Waste to Energy Asia Summit
The world is running out of fossil fuels, and we need to find new ways to generate energy. Converting waste into energy is a clean and efficient way to generate power. It doesn’t produce the same level of pollution as traditional fuel sources, and it helps reduce our dependence on fossil fuels.
We need to find ways to convert waste into energy today in order to address the issue of climate change. By converting our waste into energy, we can reduce our reliance on polluting fuels and help preserve our environment for future generations.
What is waste to energy?
Waste to energy is a process of turning waste into electricity. This is a clean and efficient way to generate power, and it doesn’t produce the same level of pollution as traditional fuel sources.
Is waste to energy effective?
Yes, waste to energy is an effective way to generate power. It doesn’t produce the same level of pollution as traditional fuel sources, and it helps reduce our dependence on fossil fuels.
There are many reasons to believe that waste to energy is a more efficient renewable energy source than other types of renewables. First, waste to energy facilities can be located near population centers, which reduces the amount of energy lost in transmission. Second, waste to energy plants tend to have higher capacity factors than other types of renewable energy sources, meaning that they produce more electricity per unit of capacity.
Can all types of waste be used?
The different types of waste that can be used in waste to energy are municipal solid waste, agricultural waste, and industrial waste. Municipal solid waste is the most common type of waste that is used in this process. It includes everyday items like paper, plastic, and metal. Agricultural waste includes things like manure, straw, and wood chips. Industrial waste includes things like slag, ash, and boiler dust. Municipal solid waste is the most common type of waste that is used in waste to energy.
Demographic context, waste generation, and waste management in Southeast Asian countries
(a) Brunei Darussalam
Brunei Darussalam has 423,188 residents, and its urban population was 77% of the total in 2015. Along with the waste generation of 0.87 kg per capita per day, the total annual waste generation in 2015 amounted to 210,000 tons per year, and the collection efficiency was 90%. The country disposes of the majority of waste to disposal sites, but it only composts 2% of its waste. With costly waste management infrastructure and limited land area, the country has encountered a lack of capacity in the design, implementation, and monitoring of policies, programs, and projects. However, the country is developing projects based on a public–private partnership (PPP) mechanism for the waste management sector. It is expected to contribute 10% renewable energy share in power generation by 2035, excluding hydropower. The potential share of renewable energy, in total, of the primary energy supply has been projected to reach 4% in 2025 and 7% in 2030.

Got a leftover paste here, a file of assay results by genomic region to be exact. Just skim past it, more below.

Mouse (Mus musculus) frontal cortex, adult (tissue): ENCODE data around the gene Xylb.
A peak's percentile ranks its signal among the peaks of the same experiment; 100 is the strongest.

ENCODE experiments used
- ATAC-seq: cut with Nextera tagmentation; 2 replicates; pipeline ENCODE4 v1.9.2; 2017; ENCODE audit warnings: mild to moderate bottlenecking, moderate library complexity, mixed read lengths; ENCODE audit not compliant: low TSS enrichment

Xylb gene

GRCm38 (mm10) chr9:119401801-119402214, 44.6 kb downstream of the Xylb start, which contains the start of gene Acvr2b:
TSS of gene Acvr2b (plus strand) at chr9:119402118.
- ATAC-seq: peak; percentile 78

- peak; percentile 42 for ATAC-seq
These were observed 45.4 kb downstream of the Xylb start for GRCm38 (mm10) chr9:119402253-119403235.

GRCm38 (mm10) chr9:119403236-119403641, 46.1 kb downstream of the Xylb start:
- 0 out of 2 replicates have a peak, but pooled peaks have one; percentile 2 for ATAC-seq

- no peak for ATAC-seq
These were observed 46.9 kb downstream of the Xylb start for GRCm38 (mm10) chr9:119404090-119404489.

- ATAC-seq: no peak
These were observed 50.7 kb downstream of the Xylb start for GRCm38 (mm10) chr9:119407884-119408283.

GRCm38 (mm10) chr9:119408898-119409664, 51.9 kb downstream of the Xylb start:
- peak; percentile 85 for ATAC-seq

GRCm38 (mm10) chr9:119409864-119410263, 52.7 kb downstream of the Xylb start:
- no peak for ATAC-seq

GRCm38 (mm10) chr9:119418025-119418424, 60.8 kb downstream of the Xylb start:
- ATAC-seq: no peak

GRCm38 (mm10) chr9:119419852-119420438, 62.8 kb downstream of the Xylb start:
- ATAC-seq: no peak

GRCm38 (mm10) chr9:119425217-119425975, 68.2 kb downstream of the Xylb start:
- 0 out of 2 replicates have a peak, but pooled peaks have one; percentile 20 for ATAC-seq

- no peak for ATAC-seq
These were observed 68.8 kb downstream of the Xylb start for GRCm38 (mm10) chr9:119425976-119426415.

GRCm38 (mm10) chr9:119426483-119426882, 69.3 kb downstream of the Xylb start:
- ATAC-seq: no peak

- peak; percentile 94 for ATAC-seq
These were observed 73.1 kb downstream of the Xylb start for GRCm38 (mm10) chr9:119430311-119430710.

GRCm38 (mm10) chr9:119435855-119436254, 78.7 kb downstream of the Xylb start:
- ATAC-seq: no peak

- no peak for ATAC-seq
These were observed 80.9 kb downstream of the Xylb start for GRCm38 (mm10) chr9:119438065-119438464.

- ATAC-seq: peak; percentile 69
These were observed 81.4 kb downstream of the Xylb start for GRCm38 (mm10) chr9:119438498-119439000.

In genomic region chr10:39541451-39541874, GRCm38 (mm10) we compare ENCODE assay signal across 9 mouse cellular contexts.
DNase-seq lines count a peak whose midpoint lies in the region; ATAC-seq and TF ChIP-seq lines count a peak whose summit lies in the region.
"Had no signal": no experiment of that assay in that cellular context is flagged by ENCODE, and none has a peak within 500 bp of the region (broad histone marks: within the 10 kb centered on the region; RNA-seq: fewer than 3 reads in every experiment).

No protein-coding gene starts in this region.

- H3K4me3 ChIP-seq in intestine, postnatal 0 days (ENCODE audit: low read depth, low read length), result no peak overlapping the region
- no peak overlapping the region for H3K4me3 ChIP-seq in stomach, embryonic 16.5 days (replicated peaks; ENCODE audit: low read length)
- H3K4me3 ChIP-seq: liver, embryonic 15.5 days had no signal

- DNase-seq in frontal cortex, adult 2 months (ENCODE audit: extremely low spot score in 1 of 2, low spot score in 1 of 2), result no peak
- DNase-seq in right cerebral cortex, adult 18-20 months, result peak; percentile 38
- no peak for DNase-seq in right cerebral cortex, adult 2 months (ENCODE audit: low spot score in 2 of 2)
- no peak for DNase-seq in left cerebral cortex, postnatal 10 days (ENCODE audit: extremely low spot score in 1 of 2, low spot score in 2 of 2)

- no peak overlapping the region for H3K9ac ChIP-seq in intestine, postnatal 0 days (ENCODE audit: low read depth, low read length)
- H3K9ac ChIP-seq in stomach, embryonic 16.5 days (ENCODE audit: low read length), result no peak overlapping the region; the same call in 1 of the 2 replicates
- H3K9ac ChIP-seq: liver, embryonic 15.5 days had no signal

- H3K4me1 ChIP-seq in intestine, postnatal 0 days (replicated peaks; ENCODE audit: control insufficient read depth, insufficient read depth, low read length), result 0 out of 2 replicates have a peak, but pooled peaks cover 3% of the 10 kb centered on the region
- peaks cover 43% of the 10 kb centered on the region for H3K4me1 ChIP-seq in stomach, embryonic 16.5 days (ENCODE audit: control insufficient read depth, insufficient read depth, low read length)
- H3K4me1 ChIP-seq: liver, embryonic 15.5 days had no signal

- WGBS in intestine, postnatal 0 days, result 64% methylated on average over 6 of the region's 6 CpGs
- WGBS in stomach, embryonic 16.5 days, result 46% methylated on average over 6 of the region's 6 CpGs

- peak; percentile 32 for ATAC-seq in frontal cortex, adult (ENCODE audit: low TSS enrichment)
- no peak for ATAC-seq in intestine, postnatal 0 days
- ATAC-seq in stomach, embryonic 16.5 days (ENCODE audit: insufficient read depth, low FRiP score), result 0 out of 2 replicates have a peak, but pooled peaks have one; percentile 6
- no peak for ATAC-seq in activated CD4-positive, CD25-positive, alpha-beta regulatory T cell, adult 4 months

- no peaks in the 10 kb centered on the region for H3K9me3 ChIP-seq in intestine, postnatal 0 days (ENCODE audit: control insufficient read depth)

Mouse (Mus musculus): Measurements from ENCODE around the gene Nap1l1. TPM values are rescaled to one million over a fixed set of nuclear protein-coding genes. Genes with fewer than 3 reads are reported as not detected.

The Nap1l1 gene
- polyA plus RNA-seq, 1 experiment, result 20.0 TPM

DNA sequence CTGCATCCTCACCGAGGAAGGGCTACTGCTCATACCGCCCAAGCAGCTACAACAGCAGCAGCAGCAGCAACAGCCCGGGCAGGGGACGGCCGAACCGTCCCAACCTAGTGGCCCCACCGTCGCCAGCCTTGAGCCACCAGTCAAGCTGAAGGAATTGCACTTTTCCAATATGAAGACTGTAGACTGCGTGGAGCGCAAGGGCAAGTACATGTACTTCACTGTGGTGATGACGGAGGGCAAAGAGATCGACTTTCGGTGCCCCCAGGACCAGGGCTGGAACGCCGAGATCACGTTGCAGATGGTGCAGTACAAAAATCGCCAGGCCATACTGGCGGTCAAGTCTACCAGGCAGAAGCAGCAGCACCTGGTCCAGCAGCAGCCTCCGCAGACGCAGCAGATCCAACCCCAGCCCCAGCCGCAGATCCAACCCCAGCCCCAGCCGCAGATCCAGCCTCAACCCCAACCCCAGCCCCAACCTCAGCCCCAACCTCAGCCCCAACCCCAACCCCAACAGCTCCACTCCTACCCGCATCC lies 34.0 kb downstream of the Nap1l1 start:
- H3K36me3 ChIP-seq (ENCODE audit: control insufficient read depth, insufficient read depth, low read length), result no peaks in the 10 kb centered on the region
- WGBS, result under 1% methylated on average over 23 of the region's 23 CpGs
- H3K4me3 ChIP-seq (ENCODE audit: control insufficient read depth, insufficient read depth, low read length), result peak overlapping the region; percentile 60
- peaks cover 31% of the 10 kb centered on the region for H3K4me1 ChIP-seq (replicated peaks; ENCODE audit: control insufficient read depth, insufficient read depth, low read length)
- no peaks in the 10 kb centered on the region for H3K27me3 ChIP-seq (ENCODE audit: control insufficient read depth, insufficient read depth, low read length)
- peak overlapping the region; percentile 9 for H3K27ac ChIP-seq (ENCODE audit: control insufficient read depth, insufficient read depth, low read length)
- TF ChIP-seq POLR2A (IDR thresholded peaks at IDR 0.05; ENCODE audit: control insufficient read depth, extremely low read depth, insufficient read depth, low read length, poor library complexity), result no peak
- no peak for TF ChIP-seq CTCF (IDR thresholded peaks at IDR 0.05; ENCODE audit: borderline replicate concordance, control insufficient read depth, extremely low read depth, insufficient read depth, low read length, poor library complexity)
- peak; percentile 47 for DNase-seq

Cambodia has 15,577,899 residents, and its urban population was 21% of the total in 2015. Along with the waste generation of 0.6 kg per capita per day, the total annual waste generation in 2014 amounted to 1,089,000 tons per year, and the collection efficiency was 80%. The recycling sector contributes 20% of the total waste generation. Despite a lack of policies and programs that address significant reduction of MSW, the country is preparing an integrated solid waste management strategy for the future development of the MSW management sector. However, there is still limited awareness and behavior of people related to the concept of sustainable cities/green cities. The country has set a target of 27% emission reduction by 2030 relative to business-as-usual (BAU) in the energy industry. The potential share of renewable energy in total primary energy supply is projected to reach 35% in 2025 and 44% in 2030.
Indonesia has 255,993,674 residents, and its urban population was 54% in 2015. Along with the waste generation of 0.52 kg per capita per day, the total annual waste generation in 2012 amounted to 22,500,060 tons per year, and the collection efficiency ranged from 56% to 75%. Indonesia has set major policies, programs, strategies, and projects for MSW, and it has successfully implemented the concept of an MSW management system despite it currently being not well-implemented and enforced at all government levels. Twelve waste-to-energy plants are expected to be completed in 2022 and produce 234 megawatts (MW) of electricity. However, there is still a lack of knowledge and skills at the technology, financial, and institutional levels with high investment costs and limited project support. The target for biomass and waste policy in Indonesia is expected to achieve 810 MW by 2025 and to contribute a 23% non-renewable energy share in the energy mix in 2025. The country has targeted the achievement of a 29–41% emission reduction by 2030 by means of the promotion of clean and renewable energy and energy conservation.
(e) Laos PDR
Laos PDR has 6,802,023 residents, and its urban population was 39% in 2015 . Along with the waste generation of 0.7 kg per capita per day, the total annual waste generation in 2015 amounted to 77,000 tons per year, and the collection efficiency was in the range of 40–70%. Regarding the MSW management system, the country has well-set environmentally sustainable city guidelines related to the future development of the MSW sector. Incineration as a waste-to-energy technology option currently contributes 2% out of the total waste disposal methods. However, the country still lacks comprehensive policies, programs, equipment, and technology for MSW management, in addition to a limited awareness and behavior of people regarding the concept of sustainable cities/green cities. Laos PDR is projected to achieve a 30% renewable energy share of total energy consumption by 2025, excluding hydropower, and 10% biofuel use in transport sectors by 2025.